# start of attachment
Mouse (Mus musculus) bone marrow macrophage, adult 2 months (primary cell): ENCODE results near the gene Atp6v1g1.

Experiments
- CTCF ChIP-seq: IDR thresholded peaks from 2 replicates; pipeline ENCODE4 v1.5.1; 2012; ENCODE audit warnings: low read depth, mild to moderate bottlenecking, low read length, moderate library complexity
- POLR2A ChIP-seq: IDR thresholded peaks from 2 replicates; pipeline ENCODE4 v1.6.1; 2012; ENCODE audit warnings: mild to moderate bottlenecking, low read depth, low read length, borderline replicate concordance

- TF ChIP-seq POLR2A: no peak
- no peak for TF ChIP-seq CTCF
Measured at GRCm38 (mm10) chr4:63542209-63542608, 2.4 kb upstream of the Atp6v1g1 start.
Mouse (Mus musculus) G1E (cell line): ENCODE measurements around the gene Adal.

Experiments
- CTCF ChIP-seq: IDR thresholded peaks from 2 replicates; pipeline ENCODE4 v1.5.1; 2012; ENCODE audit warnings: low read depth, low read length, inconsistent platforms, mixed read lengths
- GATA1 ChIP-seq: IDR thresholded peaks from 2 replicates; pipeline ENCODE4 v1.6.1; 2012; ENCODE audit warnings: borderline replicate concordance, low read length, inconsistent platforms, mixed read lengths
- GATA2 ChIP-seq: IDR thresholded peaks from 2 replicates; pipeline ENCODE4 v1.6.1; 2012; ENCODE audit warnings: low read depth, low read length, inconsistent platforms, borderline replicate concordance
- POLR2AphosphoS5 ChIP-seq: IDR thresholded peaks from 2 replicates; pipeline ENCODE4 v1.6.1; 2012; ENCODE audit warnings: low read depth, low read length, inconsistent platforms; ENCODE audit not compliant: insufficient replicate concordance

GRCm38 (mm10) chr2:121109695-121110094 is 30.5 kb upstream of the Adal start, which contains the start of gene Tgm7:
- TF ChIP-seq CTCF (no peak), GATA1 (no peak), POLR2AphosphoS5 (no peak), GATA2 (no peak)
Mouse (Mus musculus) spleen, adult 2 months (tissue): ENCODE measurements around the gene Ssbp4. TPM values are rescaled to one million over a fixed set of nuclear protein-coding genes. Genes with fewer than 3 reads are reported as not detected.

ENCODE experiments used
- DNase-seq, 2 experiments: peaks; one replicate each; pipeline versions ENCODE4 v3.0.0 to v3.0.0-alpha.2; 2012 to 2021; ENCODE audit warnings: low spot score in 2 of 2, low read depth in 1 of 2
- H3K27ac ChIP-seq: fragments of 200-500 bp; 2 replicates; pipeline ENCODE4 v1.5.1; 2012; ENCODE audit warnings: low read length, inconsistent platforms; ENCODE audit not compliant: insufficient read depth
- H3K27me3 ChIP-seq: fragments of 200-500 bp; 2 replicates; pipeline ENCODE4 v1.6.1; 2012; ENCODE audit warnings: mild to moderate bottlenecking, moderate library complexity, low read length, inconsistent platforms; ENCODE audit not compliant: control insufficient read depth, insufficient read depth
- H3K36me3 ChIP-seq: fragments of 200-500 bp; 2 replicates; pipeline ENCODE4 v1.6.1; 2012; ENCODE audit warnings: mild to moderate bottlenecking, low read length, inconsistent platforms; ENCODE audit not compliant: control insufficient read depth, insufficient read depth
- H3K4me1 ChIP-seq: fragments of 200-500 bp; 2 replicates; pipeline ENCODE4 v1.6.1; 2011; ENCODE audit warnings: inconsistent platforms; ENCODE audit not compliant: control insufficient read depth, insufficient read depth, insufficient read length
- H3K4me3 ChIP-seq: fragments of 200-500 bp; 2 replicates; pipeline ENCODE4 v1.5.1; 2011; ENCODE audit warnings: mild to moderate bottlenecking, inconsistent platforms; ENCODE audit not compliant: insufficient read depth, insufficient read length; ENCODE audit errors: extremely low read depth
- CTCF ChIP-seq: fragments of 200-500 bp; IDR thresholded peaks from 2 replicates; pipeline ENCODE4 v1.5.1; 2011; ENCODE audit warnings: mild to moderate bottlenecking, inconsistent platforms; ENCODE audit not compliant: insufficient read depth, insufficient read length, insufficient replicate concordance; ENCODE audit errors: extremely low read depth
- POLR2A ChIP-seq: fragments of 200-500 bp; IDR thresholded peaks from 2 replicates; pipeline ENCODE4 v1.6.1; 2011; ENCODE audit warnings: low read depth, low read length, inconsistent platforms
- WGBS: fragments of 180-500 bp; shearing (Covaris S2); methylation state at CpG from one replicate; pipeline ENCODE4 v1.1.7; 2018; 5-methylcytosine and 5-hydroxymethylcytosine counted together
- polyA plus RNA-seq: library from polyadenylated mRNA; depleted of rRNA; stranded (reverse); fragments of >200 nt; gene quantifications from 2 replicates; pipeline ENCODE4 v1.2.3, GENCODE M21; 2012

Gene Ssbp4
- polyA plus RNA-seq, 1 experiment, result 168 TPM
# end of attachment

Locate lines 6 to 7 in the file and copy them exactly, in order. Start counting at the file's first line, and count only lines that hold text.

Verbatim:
- no peak for TF ChIP-seq CTCF
Measured at GRCm38 (mm10) chr4:63542209-63542608, 2.4 kb upstream of the Atp6v1g1 start.